{OXFORD} – a type of shoe is to be found in (has it inside) “bOX FOR Derby”.

3d  Fictional credit? (10)
{AUTHORSHIP} – when the credits are rolling up the screen at the end of a film you may just glimpse, amongst the “best boys” and suppliers of cough drops, the name of the person who actually wrote the book on which it was based.

4d  Notice time (5)
{CLOCK} – a colloquial word meaning to notice also means to measure time (for example the time taken by an athlete to complete a race).

5d  Fantastic paint that might be put on outside? (9)
{GREATCOAT} – a charade of GREAT (fantastic) and a layer of paint produces a garment which you might wear when going out (but certainly not in weather like today’s).

6d  Miss call (4)
{NEED} – double definition – to lack or miss something, and a requirement or call (as in “there is no …. for you to go”).

7d  Attractive gain in charm (8 )
{MAGNETIC} – a charm is an object that is believed to have occult powers, hence MAGIC. Put inside it a verb meaning to produce as clear profit (gain) after taking off all expenses, to form an adjective meaning attractive.

8d  Discover sir with purse for a change (8 )
{SURPRISE} – an anagram (for a change) of “sir” and “purse” produces a verb meaning to come upon suddenly (discover).

13d  Shocking picture (6,4)
{HORROR FILM} – a cryptic description of the sort of picture that Boris Karloff, Christopher Lee and Peter Cushing used to specialise in.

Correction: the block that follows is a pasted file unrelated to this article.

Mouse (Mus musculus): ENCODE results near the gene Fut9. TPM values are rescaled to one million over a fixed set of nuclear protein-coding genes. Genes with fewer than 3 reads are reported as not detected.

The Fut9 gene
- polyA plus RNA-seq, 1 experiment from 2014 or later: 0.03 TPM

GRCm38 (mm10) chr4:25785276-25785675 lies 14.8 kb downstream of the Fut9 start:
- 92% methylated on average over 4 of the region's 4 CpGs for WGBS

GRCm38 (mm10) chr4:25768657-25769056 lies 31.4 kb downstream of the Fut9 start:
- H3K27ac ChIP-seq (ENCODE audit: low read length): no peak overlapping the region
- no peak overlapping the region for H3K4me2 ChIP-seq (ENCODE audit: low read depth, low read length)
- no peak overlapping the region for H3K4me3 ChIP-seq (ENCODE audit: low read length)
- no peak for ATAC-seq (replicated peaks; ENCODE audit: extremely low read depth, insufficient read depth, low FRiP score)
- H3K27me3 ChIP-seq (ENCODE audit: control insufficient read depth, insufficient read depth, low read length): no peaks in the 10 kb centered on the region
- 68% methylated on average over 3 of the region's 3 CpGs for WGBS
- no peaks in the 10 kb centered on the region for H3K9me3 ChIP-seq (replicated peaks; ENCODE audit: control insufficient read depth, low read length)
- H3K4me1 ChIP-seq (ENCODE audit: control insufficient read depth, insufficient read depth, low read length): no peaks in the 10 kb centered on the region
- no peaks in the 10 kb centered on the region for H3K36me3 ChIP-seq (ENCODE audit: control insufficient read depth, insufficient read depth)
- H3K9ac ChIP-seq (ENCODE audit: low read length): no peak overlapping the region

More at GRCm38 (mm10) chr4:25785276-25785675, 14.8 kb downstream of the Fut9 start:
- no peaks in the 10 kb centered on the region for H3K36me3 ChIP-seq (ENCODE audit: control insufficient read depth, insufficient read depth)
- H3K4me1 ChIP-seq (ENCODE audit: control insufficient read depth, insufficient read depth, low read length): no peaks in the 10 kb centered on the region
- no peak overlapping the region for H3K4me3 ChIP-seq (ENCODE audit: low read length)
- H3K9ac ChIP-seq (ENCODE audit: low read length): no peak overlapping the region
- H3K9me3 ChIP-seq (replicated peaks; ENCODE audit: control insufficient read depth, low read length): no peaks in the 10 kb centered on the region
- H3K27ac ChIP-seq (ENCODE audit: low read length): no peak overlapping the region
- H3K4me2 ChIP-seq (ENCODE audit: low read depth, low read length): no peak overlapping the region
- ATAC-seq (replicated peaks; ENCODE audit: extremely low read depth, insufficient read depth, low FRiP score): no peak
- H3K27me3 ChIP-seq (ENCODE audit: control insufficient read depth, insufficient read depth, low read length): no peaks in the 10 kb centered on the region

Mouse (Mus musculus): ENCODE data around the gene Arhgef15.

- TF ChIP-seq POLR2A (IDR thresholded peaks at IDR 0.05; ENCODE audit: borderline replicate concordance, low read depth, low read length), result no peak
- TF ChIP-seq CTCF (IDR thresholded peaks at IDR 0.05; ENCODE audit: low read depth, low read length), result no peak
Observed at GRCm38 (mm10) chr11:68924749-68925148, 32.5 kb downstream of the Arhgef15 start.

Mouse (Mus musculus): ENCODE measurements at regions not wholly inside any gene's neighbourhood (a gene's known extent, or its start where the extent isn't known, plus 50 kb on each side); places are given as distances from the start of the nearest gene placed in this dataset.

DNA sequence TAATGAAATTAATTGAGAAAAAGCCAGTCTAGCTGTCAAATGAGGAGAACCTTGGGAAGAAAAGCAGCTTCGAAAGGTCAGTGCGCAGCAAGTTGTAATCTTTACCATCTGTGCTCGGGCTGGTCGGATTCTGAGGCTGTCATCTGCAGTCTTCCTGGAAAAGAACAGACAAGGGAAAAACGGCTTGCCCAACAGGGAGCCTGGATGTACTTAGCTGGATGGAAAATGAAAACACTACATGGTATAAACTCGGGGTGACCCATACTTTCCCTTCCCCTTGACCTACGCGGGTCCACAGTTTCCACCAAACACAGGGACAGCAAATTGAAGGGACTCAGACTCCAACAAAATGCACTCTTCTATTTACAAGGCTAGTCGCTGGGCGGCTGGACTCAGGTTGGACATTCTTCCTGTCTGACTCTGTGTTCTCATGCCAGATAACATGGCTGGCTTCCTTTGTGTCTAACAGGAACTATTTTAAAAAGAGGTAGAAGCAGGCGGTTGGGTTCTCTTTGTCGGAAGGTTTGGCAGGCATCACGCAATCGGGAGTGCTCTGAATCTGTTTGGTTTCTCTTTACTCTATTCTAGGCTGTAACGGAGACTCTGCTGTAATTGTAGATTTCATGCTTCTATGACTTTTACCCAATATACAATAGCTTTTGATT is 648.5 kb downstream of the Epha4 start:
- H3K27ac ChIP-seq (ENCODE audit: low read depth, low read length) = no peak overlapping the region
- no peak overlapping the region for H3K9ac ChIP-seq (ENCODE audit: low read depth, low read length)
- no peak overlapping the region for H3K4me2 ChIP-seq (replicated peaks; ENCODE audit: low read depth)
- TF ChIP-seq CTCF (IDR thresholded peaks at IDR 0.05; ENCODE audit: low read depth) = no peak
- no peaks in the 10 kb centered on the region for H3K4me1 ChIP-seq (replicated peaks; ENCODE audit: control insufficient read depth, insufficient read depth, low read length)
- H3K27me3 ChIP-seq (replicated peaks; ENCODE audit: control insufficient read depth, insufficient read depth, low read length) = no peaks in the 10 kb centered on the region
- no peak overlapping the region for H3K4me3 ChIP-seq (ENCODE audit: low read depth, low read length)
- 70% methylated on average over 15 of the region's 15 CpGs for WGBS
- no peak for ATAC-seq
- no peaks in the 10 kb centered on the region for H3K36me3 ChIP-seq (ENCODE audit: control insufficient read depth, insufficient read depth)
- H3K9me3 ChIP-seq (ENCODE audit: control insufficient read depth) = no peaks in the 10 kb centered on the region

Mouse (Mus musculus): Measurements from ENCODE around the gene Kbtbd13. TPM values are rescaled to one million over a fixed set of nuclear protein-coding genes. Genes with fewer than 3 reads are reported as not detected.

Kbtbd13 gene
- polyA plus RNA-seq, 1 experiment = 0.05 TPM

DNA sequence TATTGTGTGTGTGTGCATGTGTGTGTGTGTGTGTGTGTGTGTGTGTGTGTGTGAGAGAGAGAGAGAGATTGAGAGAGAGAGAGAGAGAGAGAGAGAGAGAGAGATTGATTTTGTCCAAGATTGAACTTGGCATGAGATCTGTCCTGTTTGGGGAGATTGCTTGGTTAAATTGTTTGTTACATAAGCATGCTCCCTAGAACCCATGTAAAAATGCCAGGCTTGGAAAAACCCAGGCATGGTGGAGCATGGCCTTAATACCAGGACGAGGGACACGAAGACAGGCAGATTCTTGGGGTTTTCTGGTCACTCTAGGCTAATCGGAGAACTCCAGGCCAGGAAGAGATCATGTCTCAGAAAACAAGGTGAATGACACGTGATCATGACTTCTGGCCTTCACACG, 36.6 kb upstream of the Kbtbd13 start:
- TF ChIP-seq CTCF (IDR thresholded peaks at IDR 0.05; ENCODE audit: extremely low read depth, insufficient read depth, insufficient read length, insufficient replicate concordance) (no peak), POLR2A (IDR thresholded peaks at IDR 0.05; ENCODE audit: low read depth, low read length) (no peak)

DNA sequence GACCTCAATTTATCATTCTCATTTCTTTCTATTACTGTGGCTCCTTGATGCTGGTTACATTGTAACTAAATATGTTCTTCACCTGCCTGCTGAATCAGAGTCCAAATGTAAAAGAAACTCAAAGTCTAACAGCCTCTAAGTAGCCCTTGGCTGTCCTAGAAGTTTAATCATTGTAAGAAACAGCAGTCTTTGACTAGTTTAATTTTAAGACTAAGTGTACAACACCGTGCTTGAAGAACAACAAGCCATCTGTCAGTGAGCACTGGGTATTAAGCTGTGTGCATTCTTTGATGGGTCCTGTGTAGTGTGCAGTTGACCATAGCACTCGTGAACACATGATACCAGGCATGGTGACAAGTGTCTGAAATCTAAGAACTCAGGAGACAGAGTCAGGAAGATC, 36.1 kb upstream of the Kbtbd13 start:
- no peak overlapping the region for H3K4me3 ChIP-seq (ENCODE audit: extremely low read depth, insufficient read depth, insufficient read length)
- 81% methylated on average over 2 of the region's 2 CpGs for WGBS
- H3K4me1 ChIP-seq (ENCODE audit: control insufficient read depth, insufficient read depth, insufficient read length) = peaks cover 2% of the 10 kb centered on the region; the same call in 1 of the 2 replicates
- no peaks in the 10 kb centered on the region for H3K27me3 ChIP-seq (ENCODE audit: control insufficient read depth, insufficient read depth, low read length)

15d  Bentley’s characterful lines (9)
{CLERIHEWS} – the lines of E.C. Bentley who invented an irregular form of humorous verse on biographical subjects (characterful). An example of his work is:

Sir Humphrey Davy
Abominated gravy.
He lived in the odium
Of having discovered sodium.

16d  Cheers graciously following feast (8 )
{FAREWELL} – a synonym for goodbye or cheers is formed by putting WELL (graciously) after FARE (feast).

17d  Reserve lodgings somewhere very cold? (8 )
{ICEHOUSE} – a charade of ICE (coolness or reserve) and HOUSE (lodgings, where you live) produces a building for storing ice which is typically underground.

19d  American writer’s novel on old and new (6)
{LONDON} – when I was younger I used to love this author’s books such as “Call of the Wild” and “White Fang”. His surname is an anagram (novel) of “on old” and N(ew). This clue has a nice surface reading.

20d  Spin doctor great around start of year (6)
{GYRATE} – a verb meaning to spin comes from an anagram (doctor) of “great” around the first letter (start) of Year.

23d  Handy shot for scorer — one who’s celebrated this week? (5)
{HAYDN} – an anagram (shot) of Handy produces this composer (scorer) who died on 31st May 1809. An excellent clue which tries to fool you into thinking of a footballer.

24d  Keen to rise to be prima donna (4)
{DIVA} – take a synonym for keen, AVID, and reverse it (to rise in a down clue) to form another word for a prima donna.

I liked 19d and 20d but my clue of the day is 23d – do you agree or disagree? Leave us a comment.

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12 Comments

  1. bigboab
    Posted June 2, 2009 at 1:21 pm | Permalink

    Compared to yesterday this was damn hard work but most enjoyable. I did not get 6d or 1a, till I read your hints and even now I’m not sure of 6d. I’m sure you are correct but I still don’t understand it!)

    • gazza
      Posted June 2, 2009 at 1:43 pm | Permalink

      Hi bigboab
      6d was the last answer I got and I don’t think it’s a brilliant clue, but the answer given is correct.